BaseCamp Antarctica: An Adventurer’s Voyage

If you are looking for a non-conventional way to visit the Antarctic Peninsula, full of adventure activities and unique experiences, Basecamp Antarctica could be a good choice for you. From a night camping on the ice surrounded by penguins, to strapping on crampons and climbing a snowy peak, to kayaking next a group of sleeping humpback whales, these trips offer you a connection with Antarctica in all its splendor.

BaseCamp, true to its name, is a voyage where the ship sets up a BaseCamp each day by dropping anchor at different bays and fjords to carry out a variety of land and water-based activities. Most BaseCamp trips offer kayaking, camping, mountaineering, snowshoeing and photography courses, all included in the price of the voyage.

On most other Antarctica trips, each of these activities would have an extra cost, ranging from $100 – 1,000 USD per option. During BaseCamp, all passengers have the possibility to participate in each activity at least once during the trip, weather permitting.  These activities do not require previous experience, but they do require you to have good mobility and health. All the gear you will need to participate is provided onboard: kayaks, dry suits, crampons, sleeping bags & tents. The only exception is mountaineering boots, which are required should you wish to take part in the advanced mountaineering excursion.

In order for everyone to be able to participate in each activity, the operator does a sort of “lottery” during the first days of the voyage when the ship is crossing the Drake Passage. Each passenger signs up for their desired activities and chooses on which day they will do them. In this way, each passenger already knows their “plan” for the five or six days in Antarctica.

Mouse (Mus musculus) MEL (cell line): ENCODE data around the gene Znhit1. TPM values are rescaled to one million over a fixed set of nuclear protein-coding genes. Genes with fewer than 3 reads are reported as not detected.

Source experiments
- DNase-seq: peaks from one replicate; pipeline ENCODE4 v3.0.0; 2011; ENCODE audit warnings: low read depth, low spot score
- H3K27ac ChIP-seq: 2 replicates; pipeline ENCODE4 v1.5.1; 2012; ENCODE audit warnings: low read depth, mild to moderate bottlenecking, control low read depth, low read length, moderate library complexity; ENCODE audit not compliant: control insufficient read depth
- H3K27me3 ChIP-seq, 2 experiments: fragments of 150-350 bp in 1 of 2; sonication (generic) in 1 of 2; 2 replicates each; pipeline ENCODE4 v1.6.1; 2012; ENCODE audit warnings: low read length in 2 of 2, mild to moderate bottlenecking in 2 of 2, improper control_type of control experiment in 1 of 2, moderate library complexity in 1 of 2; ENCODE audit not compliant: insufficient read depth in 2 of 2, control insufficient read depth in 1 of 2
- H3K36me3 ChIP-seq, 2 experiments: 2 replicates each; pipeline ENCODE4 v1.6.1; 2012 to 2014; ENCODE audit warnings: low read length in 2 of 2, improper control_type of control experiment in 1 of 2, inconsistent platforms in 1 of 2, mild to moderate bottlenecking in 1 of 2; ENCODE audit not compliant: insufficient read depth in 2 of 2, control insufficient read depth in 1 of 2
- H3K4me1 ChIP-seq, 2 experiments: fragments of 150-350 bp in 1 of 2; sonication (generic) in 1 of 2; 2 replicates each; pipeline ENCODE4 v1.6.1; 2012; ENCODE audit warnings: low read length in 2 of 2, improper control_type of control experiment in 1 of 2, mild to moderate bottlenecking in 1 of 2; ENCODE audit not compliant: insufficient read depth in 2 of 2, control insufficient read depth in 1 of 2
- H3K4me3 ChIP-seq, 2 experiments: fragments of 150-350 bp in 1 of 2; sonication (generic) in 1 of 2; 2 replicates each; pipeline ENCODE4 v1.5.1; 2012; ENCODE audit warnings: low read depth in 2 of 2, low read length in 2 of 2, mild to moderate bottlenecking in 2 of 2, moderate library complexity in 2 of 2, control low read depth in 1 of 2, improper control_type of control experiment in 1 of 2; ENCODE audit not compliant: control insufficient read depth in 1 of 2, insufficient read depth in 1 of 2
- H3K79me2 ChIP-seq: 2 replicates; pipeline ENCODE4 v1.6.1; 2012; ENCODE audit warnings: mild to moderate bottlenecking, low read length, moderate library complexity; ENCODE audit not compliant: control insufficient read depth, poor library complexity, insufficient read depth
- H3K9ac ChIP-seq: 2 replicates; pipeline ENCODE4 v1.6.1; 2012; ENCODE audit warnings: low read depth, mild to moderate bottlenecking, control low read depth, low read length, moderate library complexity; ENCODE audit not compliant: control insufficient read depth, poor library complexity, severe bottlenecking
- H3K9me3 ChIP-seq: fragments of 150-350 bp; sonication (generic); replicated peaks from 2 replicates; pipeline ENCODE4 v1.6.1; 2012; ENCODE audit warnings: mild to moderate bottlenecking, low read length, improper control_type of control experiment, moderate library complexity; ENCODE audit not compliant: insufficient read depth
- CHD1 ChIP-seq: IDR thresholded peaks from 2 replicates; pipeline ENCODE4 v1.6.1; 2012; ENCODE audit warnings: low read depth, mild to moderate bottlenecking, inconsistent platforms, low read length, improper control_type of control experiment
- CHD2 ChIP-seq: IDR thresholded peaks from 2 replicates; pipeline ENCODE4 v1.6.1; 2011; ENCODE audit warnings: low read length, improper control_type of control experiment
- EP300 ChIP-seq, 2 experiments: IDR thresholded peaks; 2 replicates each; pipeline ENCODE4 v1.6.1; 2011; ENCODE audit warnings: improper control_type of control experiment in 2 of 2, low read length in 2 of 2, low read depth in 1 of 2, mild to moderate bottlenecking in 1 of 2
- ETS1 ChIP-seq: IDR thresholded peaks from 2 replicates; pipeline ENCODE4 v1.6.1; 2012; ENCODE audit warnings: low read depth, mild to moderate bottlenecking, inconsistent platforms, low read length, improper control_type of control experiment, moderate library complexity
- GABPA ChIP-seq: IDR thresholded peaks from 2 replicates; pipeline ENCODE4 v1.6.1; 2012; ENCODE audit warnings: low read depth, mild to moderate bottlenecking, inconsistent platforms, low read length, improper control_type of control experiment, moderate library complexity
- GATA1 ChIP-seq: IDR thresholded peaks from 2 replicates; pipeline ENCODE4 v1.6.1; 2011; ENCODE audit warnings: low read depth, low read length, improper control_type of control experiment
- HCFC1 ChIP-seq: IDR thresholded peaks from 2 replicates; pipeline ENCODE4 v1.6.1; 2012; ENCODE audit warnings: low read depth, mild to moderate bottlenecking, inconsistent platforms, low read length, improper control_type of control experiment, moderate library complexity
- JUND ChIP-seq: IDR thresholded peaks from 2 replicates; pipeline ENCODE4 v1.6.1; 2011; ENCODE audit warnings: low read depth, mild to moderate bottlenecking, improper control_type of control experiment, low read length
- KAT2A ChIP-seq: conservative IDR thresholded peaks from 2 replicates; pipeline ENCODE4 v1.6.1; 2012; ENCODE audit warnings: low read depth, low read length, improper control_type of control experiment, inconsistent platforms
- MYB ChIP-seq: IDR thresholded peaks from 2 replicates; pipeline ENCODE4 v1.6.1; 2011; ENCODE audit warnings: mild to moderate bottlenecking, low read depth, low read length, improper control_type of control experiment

It’s important to keep in mind that, due to weather, sometimes activities have to be cancelled or delayed. The operator tries to make sure everyone gets to go out, but sometimes the weather prevents a night on the ice, or a day of kayaking.



Mountaineering is the only activity that is divided by prior experience, with two or three different groups. To participate in the advanced group, prior experience with an ice ax and hiking with crampons are required. Technical gear such as a gore-tex jacket is a plus as well. Nevertheless, if you don’t have the experience or gear, you can still participate in one of the other groups, which will be less intense but equally spectacular. 

A Few Tips…


The operator provides a sleeping bag, a waterproof cover, and a sleeping pad. The night can be very cold, so its important to wear a warm hat and thermal base layers to maintain body temparture. A headlamp and extra camera batteries are important if you are planning to take photos during the night.


A small dry bag can be an important to protect your camera while kayaking. GoPros are a great option during this activity, as they are hands free. Waterproof gloves can also be a good idea.



If you are planning to join the advanced group, rigid mountaineering boots that are compatible with crampons are a must-bring from home. A gore-tex jacket and a medium size backpack can also be a good additions to your suitcase.

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